Tue, 24 Nov 2020 - 02:09 GMT
Turkish-flagged cargo ship, Roseline A - Reuters
CAIRO - 24 November 2020: The crisis of the Turkish-flagged cargo ship, Roseline A, which was stopped in the Mediterranean by the German frigate Humburg, escalated, Monday, as Berlin announced that Turkey had prevented the German military vessels from inspecting a cargo ship believed to be transporting weapons to Libya.
According to Reuters, a German military spokesman indicated that soldiers from the frigate Hamburg boarded the Turkish ship Rosaline A, which was traveling to the Libyan port of Misrata from Istanbul; however, they were forced not to inspect the ship and withdrew after Turkey protested.
Turkey claimed that the ship was carrying various materials such as food and paint, adding that the German inspection team "violated international law" by not waiting for permission from Turkey. Turkish Foreign Ministry condemned Germany's implementation of the inspection of the ship, which Ankara claimed was a merchant ship.
The Turkish Foreign Ministry said, “We regret the detention of our ship, which stopped its course for hours under harsh weather conditions; its crewmembers were treated like criminals during the inspection,” stressing the ministry's rejection of this unauthorized act, as the Turkish ship was transporting paints and humanitarian aid to Libya and was inspected without the permission of Turkey or the ship's captain.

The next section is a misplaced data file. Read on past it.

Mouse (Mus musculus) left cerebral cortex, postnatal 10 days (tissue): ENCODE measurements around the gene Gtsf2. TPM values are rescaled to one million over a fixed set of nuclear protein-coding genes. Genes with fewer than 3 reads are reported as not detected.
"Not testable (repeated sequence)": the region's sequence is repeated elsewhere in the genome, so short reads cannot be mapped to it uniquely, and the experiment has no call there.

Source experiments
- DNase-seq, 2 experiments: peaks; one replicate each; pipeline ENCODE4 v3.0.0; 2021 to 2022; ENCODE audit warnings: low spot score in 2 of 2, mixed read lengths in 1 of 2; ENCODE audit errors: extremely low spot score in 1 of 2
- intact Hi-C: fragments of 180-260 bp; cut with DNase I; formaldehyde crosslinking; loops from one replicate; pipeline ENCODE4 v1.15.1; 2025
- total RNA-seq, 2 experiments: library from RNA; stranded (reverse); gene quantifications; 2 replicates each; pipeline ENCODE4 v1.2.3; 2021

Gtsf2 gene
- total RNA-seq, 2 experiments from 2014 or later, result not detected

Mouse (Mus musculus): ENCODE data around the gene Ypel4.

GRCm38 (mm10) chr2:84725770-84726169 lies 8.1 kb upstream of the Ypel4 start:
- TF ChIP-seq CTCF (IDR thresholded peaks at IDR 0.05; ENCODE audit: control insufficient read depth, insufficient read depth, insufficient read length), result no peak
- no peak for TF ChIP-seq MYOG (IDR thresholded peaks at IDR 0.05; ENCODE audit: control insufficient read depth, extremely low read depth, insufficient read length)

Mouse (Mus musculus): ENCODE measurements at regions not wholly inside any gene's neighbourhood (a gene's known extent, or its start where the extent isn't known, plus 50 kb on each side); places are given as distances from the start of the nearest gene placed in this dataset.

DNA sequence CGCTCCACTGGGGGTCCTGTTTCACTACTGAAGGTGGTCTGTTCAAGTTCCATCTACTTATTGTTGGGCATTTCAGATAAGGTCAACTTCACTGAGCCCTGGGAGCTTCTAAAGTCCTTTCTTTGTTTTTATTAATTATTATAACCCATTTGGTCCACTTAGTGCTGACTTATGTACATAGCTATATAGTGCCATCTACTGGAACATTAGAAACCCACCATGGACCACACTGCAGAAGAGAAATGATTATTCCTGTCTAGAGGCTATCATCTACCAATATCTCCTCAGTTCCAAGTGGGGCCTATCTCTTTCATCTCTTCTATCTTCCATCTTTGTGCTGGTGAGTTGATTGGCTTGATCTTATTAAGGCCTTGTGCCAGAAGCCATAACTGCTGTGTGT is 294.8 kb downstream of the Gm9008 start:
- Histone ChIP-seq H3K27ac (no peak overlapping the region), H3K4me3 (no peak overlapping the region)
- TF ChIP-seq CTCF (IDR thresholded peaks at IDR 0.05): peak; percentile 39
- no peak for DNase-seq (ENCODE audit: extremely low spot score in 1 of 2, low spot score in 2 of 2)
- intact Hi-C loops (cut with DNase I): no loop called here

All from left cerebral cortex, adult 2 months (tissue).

The Turkish Foreign Ministry summoned the ambassadors of the European Union, Italy, and Germany, according to Al-Arabiya, in protest against the attempt to inspect a Turkish ship in search of weapons heading for Libya.
The ministry added that Ankara presented the three envoys with protest notes against the attempt to inspect its ship, considering that a violation of international law.
A German military ship and helicopter carried out the inspection, as part of the IRINI mission, while visual media broadcast images that showed the moment the German navy personnel stormed one of the Turkish ships loaded with weapons and heading towards Libya.
The European Union launched Operation ‘IRINI’ on March 31, 2020. It succeeds Operation Sophia, which focused on rescuing migrants in the Mediterranean Sea.
According to the EU, IRINI’s main objective is to enforce the UN arms embargo on Libya through the use of maritime, aerial, and satellite assets.
Civil war broke out in Libya after the toppling of long-time ruler Muammar Gaddafi in 2011, who was later killed. Numerous militias are fighting for power and influence in the country, with Tripoli-allied militias backed by Turkey, Qatar, and Italy. Meanwhile, eastern-based military commander Khalifa Haftar’s Libyan National Army is backed by the United Arab Emirates, Egypt, France, and Russia.